If you're looking to escape the possibility of disaster, it might be time to move to Estonia.
In the wake of recent natural disasters in Japan and New Zealand and recalling as far back as Haiti and New Orleans, statistics gathered by EM-DAT are suddenly very important to people wondering if it's possible to escape the earthquakes, tornadoes and hurricanes.
The EM-DAT database, established in 1988, is run by Belgium's Centre for Research on the Epidemiology of Disaster and includes records of over 11,000 major natural disasters.
EM-DAT's records have no mention of any fatal floods, droughts, earthquakes or severe storms in the following countries between the years of 1900 and 2009:
United Arab Emirates
It should be noted that some man-contributing disasters (famine, wildfires, cholera, epidemics) are also included in the database, skewing natural-disaster-risk stats.
However, the absence of natural disasters does not mean a country is entirely safe. One need look no further than recent events in Libya, Egypt and Afghanistan to see how political and ideological strife can affect a country's stability.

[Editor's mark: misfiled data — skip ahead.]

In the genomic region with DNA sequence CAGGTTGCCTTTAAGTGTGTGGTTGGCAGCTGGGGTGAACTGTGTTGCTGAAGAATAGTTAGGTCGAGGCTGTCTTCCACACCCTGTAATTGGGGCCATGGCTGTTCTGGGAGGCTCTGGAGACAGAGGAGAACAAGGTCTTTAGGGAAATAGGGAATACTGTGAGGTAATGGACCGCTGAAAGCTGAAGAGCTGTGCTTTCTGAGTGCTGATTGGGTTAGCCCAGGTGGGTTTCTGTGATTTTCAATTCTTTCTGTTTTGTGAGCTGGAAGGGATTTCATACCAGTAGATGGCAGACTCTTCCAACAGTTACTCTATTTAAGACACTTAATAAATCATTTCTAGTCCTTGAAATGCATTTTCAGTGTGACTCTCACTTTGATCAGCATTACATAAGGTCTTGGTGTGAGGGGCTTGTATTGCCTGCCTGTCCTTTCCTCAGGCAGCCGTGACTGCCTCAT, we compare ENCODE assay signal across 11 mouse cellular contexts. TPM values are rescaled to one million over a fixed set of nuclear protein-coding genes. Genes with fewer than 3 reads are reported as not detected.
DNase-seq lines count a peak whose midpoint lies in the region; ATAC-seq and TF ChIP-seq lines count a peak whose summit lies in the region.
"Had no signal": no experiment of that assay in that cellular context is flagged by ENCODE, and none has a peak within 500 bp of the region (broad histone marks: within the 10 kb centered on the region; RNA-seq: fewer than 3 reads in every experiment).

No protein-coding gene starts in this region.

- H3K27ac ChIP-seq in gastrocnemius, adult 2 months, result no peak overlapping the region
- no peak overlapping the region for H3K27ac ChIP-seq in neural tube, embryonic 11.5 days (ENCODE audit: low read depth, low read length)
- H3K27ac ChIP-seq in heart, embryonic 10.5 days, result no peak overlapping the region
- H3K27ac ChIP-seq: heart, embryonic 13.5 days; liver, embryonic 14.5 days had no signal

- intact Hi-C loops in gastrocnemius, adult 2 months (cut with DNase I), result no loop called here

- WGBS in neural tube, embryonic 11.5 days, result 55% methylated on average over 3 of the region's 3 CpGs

So, it's hard to measure "safety," considering wealthier countries tend to sustain fewer casualties than the already destitute. Slate writer Jeremy Singer-Vine points out that disaster-risk studies focus on the most vulnerable areas, as those areas are likely to call for relief aid.
Estonia's "least vulnerable" status comes with a pretty clean record. Only dipped-to-extreme temperatures in 2006 (resulting in three deaths) and a destructive-but-not-fatal storm in the winter of 2005 mar its safety record.
Researchers have yet to conclude the most vulnerable area in the world, but Ethiopia and Bangladesh are certainly near the top of the disaster-friendly list.